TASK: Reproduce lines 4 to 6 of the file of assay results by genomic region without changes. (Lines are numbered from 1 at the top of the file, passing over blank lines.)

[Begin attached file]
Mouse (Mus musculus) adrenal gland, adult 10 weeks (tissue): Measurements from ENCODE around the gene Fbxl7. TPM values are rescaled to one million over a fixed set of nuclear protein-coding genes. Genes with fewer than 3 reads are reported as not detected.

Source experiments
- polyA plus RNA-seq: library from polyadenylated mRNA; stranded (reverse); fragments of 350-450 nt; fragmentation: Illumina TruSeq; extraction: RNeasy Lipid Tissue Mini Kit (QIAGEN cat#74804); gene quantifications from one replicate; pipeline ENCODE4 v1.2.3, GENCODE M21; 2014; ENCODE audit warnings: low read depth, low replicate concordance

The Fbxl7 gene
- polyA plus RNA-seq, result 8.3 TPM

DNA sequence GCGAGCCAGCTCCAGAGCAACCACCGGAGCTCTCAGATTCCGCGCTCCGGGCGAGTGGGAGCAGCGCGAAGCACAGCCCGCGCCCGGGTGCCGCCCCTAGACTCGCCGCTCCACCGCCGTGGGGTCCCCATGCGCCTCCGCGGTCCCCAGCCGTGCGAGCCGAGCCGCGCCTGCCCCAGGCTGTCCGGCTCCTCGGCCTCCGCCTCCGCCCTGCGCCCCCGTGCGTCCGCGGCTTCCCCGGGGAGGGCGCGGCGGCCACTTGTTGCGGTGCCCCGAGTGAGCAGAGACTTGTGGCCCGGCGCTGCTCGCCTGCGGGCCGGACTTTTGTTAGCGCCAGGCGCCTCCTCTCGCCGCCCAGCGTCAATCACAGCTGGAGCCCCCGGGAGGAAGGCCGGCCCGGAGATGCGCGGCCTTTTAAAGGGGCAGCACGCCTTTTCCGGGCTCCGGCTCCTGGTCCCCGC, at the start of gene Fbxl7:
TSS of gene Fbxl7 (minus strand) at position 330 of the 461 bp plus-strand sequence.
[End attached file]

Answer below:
The Fbxl7 gene
- polyA plus RNA-seq, result 8.3 TPM

DNA sequence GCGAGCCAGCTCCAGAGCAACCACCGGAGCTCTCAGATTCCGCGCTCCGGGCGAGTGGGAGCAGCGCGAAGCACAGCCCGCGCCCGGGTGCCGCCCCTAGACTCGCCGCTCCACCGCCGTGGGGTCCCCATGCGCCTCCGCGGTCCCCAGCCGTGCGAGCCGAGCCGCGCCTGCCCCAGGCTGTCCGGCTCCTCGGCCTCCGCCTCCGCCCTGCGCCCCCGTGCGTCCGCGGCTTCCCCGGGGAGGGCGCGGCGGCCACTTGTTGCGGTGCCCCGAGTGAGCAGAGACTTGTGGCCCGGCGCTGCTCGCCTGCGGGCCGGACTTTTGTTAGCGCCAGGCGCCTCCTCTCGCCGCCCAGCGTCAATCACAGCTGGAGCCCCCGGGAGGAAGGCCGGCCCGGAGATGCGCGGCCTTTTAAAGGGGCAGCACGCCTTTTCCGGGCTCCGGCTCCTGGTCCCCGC, at the start of gene Fbxl7: